The objective is to reach more than 54 million women, girls and young people in 61 countries, amid rising needs due to conflict, the COVID-19 pandemic and other challenges.
“It is critical to recognize that sexual and reproductive health services are not secondary to other forms of emergency services; they are lifesaving. And now, as the world grapples with multiple overlapping catastrophes, they are more vital than ever,” the agency said.
Reaching vulnerable people
For the third consecutive year, Yemen is the country with the greatest needs, requiring some $100 million in urgent support, according to UNFPA’s latest annual humanitarian report.
Recent estimates reveal that every two hours, a woman there dies in childbirth, and a million pregnant and breastfeeding women are acutely malnourished.
The appeal will support the vital work of people like Dr. Samar in the Jiah district in Yemen, who sees women in life-threatening danger far too often.
Recently, a woman called Safiya was brought to the clinic by her husband. She was in shock from an ectopic pregnancy.
“I told Safiya’s husband about the need for an urgent surgical intervention to save her life,” Dr. Samar recalled. “His eyes were filled with tears, devastated…. [he said] ‘I don’t have the money to hire a car to get to the hospital.”
The health centre where Dr. Samar works does not have an ambulance, and only recently resumed services after being forced to close for about a year due to lack of funding.
Fortunately, through UNFPA’s support, Dr. Samar was able to arrange for a car to take Safiya to the nearest hospital, located roughly two hours away.
Responding to needs
Stories like this are included in the report, which lists Syria as the country with the second greatest need for humanitarian funding for sexual and reproductive health services.
More than $68 million is required for services that include gender-based violence protection and response, and also to provide essential commodities such as dignity kits containing menstrual pads, soap and warm winter clothing.
Rounding out the top 10 list of countries with the highest humanitarian funding requirements are the Democratic Republic of the Congo, Sudan, Afghanistan, Nigeria, Venezuela, Haiti, Bangladesh and Lebanon.
Help for Haiti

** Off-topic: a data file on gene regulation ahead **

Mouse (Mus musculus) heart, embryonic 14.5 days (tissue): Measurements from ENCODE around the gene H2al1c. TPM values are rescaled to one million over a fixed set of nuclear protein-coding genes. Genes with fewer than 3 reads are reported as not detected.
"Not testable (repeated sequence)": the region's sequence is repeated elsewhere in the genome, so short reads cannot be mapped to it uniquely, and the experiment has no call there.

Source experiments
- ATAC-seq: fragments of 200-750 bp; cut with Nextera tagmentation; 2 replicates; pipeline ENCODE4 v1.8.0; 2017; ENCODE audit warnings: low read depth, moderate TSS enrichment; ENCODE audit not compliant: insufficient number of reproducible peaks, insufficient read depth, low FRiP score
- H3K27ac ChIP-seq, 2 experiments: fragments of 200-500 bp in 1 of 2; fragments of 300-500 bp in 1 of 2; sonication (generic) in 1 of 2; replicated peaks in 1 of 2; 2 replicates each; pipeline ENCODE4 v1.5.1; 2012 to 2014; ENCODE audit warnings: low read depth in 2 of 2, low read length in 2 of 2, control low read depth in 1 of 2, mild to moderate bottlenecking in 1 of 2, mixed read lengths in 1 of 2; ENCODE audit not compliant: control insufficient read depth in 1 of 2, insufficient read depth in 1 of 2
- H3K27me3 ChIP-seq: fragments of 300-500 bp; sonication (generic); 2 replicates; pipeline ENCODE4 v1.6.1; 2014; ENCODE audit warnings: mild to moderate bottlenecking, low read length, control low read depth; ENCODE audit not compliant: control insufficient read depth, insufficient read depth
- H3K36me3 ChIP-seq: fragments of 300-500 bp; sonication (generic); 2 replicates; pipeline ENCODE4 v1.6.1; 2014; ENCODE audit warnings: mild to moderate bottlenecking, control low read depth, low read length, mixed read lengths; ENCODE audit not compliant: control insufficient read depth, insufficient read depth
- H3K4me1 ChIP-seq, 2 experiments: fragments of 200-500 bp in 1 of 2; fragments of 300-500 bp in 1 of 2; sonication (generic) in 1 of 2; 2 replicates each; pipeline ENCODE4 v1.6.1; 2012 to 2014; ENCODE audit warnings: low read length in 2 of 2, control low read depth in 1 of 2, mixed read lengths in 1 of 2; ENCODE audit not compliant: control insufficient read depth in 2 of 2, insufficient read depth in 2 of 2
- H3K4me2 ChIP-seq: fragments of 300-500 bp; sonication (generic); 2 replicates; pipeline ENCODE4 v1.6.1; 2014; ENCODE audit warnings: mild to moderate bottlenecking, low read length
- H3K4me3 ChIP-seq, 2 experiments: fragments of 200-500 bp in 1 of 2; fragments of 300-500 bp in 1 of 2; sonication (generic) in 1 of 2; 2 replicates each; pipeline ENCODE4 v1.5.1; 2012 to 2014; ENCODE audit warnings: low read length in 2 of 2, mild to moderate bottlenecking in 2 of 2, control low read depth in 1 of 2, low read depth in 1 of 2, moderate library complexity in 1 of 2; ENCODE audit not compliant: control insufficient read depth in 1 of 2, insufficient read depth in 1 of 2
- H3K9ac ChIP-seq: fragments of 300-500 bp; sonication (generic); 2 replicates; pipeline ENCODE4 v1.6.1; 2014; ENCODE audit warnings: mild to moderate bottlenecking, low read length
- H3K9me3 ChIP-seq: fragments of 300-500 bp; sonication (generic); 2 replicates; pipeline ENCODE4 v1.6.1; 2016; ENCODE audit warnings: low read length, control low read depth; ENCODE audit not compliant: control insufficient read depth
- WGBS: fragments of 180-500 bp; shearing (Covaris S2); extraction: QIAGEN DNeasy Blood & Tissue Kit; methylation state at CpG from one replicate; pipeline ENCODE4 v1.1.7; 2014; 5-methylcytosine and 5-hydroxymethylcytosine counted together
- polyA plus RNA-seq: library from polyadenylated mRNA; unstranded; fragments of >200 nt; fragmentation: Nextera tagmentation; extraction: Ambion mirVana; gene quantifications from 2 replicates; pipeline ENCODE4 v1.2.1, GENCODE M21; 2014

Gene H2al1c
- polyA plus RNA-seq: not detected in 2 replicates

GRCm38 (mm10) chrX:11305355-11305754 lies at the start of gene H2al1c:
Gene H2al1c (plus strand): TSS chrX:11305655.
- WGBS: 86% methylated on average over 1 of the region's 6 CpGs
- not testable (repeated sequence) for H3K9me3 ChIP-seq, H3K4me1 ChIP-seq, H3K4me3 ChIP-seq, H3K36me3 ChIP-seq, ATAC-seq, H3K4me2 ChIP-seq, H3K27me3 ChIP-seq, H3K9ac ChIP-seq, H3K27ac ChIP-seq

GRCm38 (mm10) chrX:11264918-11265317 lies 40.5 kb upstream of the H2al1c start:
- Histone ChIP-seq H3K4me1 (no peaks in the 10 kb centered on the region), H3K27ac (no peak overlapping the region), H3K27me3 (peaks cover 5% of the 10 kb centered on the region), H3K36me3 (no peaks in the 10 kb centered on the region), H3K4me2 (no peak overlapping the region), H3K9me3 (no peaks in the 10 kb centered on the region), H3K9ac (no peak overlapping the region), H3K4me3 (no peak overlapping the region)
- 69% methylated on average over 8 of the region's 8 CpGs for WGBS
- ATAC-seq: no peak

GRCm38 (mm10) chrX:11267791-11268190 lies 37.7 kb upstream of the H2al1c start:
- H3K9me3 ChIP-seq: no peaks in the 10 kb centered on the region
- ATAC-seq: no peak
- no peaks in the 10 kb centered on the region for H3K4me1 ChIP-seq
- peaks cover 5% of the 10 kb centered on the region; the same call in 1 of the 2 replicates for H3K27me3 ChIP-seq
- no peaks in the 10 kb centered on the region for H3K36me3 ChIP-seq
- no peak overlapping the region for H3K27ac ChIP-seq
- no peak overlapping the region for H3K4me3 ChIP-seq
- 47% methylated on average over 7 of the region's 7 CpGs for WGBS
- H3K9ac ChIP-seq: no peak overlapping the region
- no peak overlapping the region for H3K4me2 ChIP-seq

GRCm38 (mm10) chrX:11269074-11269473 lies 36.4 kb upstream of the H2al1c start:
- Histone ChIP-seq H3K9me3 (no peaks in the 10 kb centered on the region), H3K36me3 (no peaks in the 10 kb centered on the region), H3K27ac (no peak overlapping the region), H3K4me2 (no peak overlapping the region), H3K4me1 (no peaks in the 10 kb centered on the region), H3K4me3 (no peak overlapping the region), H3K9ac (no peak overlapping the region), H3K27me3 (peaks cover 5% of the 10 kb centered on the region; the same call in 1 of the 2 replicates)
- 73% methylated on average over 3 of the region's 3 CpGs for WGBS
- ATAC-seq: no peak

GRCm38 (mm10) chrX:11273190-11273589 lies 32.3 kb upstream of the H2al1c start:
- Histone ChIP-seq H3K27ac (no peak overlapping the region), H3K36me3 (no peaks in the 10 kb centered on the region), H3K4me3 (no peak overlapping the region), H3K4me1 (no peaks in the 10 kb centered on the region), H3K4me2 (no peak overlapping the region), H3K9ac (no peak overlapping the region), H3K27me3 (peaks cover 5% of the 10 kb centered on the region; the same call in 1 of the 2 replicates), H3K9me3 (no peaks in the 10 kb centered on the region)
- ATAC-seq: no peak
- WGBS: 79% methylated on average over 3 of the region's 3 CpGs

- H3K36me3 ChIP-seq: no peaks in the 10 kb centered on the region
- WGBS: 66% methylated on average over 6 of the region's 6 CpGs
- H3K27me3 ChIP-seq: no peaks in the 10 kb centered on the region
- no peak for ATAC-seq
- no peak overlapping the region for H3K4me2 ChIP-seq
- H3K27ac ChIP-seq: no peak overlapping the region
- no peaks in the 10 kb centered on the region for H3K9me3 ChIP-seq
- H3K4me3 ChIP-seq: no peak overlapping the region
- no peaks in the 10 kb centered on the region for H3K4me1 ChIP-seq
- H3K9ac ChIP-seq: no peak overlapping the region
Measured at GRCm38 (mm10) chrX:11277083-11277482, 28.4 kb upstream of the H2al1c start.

UNFPA reported that following the earthquake in Haiti this past August, gender-based violence, including rape and kidnapping, are widespread, which has increased the vulnerability of women and girls.
Taina Camy, a UNFPA expert on preventing and addressing gender-based violence, explained that displaced people are more vulnerable because they are no longer in their homes and are living among strangers. Furthermore, they do not have access to basic services, such as bathrooms.
“It’s difficult to listen to horrific stories of women who have been sexually abused,” she said recently.
“I spoke to an 89-year-old woman who had been raped by a group of young men and to the mother of a 3-year-old girl who had also been raped.”
UNFPA is providing counselling and medical services, and working with local organizations and authorities in Haiti to improve conditions for people affected by the earthquake.
The UN agency is also helping to restore health services, as many health facilities were damaged in the crisis.
Partnering with communities
UNFPA has supported millions of people worldwide during the course of this year.
Wherever possible, assistance is not deployed “top-down” into communities, the agency said, but rather delivered through partnerships with local women and young people.
So far, UNFPA has reached nearly 30 million women with sexual and reproductive health services in 2021. More than 4.3 million adolescents and young people also received services tailored specifically to them.
The UN agency also assisted in over 1.5 million safe deliveries, supported family planning services for another six million people, and ensured more than 2.4 million survivors of gender-based violence received psychosocial support, legal assistance and livelihood training.
Furthermore, at least two million people received personal protective equipment (PPE) so they can continue to provide frontline services during the pandemic.